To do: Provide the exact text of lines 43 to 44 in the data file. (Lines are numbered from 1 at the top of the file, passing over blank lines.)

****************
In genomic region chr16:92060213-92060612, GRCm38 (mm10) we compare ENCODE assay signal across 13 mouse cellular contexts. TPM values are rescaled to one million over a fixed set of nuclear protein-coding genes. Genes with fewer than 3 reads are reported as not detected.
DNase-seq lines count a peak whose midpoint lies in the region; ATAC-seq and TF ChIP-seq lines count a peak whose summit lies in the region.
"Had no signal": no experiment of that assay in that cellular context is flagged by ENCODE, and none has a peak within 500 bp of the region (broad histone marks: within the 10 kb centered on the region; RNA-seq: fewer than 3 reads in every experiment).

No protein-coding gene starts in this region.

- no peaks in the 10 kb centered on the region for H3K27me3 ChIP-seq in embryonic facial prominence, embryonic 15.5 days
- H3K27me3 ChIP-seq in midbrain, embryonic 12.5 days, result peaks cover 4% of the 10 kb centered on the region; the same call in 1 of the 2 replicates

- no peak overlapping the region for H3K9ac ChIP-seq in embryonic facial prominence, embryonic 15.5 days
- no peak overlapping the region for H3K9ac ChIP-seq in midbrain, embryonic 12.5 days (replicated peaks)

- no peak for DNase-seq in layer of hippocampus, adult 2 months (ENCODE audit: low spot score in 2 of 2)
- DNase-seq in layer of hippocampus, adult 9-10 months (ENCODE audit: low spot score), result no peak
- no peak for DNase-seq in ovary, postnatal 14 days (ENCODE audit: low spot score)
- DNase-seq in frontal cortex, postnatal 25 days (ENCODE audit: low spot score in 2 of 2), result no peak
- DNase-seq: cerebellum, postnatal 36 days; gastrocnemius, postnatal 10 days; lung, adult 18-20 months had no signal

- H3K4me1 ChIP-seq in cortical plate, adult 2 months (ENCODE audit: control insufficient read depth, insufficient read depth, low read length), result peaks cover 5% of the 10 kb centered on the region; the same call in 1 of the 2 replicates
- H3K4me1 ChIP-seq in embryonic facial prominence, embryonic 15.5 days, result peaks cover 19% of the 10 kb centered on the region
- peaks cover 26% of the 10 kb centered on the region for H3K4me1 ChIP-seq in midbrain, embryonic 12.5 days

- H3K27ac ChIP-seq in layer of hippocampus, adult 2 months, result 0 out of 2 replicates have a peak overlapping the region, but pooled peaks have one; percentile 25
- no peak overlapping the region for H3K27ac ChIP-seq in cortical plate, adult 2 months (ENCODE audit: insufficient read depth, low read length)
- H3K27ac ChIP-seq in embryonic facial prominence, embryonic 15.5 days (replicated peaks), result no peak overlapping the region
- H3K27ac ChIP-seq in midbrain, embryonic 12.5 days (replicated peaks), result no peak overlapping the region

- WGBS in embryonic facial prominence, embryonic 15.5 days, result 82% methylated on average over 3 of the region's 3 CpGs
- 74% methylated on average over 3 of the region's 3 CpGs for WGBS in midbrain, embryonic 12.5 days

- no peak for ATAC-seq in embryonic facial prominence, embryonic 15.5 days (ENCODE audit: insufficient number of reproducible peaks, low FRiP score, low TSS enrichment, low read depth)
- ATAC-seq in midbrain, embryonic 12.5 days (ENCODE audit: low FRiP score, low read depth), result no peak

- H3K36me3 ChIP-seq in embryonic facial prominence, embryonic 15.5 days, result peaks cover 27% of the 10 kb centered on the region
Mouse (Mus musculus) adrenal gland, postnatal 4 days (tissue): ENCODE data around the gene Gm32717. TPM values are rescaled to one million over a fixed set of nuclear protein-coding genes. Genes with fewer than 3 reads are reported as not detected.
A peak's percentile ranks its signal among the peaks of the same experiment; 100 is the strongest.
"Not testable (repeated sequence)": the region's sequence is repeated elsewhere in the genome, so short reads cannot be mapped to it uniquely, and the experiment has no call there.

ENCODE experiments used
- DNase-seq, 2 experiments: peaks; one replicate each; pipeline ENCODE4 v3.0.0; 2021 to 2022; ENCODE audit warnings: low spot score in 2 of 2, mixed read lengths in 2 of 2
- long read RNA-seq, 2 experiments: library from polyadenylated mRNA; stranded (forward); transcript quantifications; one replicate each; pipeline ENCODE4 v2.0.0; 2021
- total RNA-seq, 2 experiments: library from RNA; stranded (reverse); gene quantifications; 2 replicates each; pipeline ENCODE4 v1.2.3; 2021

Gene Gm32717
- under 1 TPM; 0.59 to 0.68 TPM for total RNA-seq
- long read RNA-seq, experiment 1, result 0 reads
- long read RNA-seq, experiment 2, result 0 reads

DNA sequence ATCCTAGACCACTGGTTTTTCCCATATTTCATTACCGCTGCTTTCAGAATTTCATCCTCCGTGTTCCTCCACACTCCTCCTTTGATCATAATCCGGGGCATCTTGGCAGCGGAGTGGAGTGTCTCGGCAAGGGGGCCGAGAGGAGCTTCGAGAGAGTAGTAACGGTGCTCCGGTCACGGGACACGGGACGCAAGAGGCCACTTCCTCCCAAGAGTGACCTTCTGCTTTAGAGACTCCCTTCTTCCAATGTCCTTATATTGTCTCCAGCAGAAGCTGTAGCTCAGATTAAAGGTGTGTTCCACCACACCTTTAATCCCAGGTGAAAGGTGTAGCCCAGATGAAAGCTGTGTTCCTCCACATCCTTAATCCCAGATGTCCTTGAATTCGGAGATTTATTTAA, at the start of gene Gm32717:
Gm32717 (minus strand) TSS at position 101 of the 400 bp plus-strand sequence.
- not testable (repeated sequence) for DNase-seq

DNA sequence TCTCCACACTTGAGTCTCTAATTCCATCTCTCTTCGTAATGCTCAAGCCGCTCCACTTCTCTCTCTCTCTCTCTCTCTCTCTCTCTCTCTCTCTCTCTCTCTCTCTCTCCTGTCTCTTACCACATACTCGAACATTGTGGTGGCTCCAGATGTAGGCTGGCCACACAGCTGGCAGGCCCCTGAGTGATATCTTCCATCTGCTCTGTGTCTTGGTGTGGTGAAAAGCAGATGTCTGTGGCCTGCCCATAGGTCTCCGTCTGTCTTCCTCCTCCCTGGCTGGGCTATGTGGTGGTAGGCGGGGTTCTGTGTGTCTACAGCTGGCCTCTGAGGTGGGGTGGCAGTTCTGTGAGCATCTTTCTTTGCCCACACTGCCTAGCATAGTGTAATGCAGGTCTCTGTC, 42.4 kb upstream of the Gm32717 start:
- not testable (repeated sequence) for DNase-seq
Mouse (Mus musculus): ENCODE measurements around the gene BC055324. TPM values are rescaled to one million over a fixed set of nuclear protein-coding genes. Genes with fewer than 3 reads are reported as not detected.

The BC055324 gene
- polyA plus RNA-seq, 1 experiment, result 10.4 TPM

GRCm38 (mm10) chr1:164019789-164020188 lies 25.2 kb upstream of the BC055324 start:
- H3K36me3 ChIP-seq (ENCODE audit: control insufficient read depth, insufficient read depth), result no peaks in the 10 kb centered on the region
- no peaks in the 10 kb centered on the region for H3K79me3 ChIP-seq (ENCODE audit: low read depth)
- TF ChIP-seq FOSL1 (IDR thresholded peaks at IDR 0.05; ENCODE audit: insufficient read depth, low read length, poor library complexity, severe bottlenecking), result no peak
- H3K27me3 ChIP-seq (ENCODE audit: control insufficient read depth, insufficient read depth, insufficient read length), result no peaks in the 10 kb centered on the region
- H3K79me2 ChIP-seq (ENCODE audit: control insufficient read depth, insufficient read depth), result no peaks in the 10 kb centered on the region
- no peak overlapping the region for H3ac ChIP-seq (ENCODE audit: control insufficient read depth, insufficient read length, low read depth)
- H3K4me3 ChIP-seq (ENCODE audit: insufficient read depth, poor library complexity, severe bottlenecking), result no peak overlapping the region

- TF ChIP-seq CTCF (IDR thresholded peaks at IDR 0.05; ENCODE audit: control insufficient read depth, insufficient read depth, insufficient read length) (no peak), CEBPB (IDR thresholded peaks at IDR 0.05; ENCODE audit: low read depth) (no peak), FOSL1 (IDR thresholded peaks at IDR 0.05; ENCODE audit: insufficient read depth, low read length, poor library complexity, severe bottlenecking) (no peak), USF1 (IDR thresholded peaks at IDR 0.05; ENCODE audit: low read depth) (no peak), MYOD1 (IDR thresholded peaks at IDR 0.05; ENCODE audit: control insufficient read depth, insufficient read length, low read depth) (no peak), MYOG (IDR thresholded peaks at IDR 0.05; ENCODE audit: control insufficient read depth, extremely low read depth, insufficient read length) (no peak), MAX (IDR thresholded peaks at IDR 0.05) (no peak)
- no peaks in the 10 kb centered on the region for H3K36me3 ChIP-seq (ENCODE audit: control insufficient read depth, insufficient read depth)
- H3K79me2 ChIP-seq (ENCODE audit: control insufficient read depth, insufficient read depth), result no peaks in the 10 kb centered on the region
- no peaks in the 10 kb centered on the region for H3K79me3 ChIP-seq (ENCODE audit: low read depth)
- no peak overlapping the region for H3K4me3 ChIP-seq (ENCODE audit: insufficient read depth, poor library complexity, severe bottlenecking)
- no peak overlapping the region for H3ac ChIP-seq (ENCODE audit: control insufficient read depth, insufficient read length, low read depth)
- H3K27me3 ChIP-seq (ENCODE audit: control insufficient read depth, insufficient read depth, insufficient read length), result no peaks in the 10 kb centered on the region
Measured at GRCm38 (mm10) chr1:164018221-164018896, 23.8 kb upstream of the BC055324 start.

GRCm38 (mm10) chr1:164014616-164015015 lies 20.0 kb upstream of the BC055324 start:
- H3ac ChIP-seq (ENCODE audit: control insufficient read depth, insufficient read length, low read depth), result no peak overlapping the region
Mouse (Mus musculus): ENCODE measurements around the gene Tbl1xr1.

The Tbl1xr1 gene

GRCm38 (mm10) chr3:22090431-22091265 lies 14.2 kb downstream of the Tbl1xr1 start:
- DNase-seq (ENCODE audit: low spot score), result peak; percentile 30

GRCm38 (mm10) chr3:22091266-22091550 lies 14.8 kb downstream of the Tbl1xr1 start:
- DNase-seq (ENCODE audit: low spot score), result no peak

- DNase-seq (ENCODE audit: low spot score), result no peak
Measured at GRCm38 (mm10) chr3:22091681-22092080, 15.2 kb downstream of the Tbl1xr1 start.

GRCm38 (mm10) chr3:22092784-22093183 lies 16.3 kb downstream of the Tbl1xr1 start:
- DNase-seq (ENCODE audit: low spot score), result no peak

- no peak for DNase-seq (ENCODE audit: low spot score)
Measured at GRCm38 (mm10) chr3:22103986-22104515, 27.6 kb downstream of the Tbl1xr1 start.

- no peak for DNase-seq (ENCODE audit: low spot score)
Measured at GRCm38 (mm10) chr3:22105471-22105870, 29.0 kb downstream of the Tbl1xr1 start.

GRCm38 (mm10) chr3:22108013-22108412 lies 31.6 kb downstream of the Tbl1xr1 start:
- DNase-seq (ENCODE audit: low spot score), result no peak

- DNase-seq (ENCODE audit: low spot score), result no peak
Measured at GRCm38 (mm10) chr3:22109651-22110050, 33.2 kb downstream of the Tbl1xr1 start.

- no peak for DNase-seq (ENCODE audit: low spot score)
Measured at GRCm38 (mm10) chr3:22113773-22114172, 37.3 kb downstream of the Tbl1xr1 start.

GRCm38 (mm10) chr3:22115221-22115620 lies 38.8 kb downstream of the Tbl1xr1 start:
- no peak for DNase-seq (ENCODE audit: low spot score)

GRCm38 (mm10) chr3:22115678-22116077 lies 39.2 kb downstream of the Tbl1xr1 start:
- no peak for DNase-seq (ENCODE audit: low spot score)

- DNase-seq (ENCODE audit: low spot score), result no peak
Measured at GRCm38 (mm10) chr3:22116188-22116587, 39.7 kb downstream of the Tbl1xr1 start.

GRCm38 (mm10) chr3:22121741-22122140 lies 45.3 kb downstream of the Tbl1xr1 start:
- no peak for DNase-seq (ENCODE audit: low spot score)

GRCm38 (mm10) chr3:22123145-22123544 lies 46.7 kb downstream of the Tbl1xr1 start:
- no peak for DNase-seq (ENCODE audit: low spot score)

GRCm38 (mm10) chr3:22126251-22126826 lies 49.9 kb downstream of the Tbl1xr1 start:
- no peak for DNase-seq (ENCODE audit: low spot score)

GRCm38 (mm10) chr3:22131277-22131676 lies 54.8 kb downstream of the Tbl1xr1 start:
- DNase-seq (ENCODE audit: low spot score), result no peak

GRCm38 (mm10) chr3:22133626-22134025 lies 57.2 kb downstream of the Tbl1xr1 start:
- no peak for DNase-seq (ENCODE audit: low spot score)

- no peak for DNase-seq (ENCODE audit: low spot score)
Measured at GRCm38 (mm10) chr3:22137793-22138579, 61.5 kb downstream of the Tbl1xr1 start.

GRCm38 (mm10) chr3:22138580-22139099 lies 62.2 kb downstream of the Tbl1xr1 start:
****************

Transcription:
The BC055324 gene
- polyA plus RNA-seq, 1 experiment, result 10.4 TPM